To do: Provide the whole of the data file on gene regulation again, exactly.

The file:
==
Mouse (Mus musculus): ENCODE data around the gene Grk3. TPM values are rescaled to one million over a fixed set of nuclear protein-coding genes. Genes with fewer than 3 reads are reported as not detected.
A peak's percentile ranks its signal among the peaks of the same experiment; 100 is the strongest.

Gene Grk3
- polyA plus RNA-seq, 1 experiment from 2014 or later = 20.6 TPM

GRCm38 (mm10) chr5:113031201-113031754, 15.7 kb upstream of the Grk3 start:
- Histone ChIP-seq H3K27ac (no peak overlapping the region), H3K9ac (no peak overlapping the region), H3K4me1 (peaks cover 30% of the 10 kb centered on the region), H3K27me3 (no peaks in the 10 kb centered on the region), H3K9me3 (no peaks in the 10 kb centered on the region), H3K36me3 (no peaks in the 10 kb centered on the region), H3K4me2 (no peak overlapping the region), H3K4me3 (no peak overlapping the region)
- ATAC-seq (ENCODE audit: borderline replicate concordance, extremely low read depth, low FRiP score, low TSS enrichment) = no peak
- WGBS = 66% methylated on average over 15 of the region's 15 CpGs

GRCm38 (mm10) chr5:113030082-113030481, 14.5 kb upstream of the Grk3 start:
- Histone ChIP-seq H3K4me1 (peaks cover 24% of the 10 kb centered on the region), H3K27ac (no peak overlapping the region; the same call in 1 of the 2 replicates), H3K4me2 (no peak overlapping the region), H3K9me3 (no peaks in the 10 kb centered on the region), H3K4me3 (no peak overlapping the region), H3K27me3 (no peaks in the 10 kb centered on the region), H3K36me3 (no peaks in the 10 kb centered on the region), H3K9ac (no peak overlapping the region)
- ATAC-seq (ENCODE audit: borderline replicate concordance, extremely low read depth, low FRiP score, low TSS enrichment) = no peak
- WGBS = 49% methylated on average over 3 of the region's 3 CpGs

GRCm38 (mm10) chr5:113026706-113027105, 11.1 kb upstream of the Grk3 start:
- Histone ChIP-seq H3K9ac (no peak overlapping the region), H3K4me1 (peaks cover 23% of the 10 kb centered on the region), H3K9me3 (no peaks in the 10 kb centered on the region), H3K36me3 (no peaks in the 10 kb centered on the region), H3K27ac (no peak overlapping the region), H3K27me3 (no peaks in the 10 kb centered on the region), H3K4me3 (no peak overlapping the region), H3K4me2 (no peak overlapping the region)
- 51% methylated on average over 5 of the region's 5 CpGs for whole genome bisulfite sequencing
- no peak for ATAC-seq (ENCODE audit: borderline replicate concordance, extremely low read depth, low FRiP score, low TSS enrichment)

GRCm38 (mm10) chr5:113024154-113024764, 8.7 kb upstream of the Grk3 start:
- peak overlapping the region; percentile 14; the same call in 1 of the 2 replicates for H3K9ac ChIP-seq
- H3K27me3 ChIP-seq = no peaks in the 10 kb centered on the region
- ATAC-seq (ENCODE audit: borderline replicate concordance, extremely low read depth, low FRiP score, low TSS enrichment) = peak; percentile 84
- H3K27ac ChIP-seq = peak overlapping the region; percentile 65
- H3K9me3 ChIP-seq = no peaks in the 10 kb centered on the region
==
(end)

Mouse (Mus musculus): ENCODE data around the gene Grk3. TPM values are rescaled to one million over a fixed set of nuclear protein-coding genes. Genes with fewer than 3 reads are reported as not detected.
A peak's percentile ranks its signal among the peaks of the same experiment; 100 is the strongest.

Gene Grk3
- polyA plus RNA-seq, 1 experiment from 2014 or later = 20.6 TPM

GRCm38 (mm10) chr5:113031201-113031754, 15.7 kb upstream of the Grk3 start:
- Histone ChIP-seq H3K27ac (no peak overlapping the region), H3K9ac (no peak overlapping the region), H3K4me1 (peaks cover 30% of the 10 kb centered on the region), H3K27me3 (no peaks in the 10 kb centered on the region), H3K9me3 (no peaks in the 10 kb centered on the region), H3K36me3 (no peaks in the 10 kb centered on the region), H3K4me2 (no peak overlapping the region), H3K4me3 (no peak overlapping the region)
- ATAC-seq (ENCODE audit: borderline replicate concordance, extremely low read depth, low FRiP score, low TSS enrichment) = no peak
- WGBS = 66% methylated on average over 15 of the region's 15 CpGs

GRCm38 (mm10) chr5:113030082-113030481, 14.5 kb upstream of the Grk3 start:
- Histone ChIP-seq H3K4me1 (peaks cover 24% of the 10 kb centered on the region), H3K27ac (no peak overlapping the region; the same call in 1 of the 2 replicates), H3K4me2 (no peak overlapping the region), H3K9me3 (no peaks in the 10 kb centered on the region), H3K4me3 (no peak overlapping the region), H3K27me3 (no peaks in the 10 kb centered on the region), H3K36me3 (no peaks in the 10 kb centered on the region), H3K9ac (no peak overlapping the region)
- ATAC-seq (ENCODE audit: borderline replicate concordance, extremely low read depth, low FRiP score, low TSS enrichment) = no peak
- WGBS = 49% methylated on average over 3 of the region's 3 CpGs

GRCm38 (mm10) chr5:113026706-113027105, 11.1 kb upstream of the Grk3 start:
- Histone ChIP-seq H3K9ac (no peak overlapping the region), H3K4me1 (peaks cover 23% of the 10 kb centered on the region), H3K9me3 (no peaks in the 10 kb centered on the region), H3K36me3 (no peaks in the 10 kb centered on the region), H3K27ac (no peak overlapping the region), H3K27me3 (no peaks in the 10 kb centered on the region), H3K4me3 (no peak overlapping the region), H3K4me2 (no peak overlapping the region)
- 51% methylated on average over 5 of the region's 5 CpGs for whole genome bisulfite sequencing
- no peak for ATAC-seq (ENCODE audit: borderline replicate concordance, extremely low read depth, low FRiP score, low TSS enrichment)

GRCm38 (mm10) chr5:113024154-113024764, 8.7 kb upstream of the Grk3 start:
- peak overlapping the region; percentile 14; the same call in 1 of the 2 replicates for H3K9ac ChIP-seq
- H3K27me3 ChIP-seq = no peaks in the 10 kb centered on the region
- ATAC-seq (ENCODE audit: borderline replicate concordance, extremely low read depth, low FRiP score, low TSS enrichment) = peak; percentile 84
- H3K27ac ChIP-seq = peak overlapping the region; percentile 65
- H3K9me3 ChIP-seq = no peaks in the 10 kb centered on the region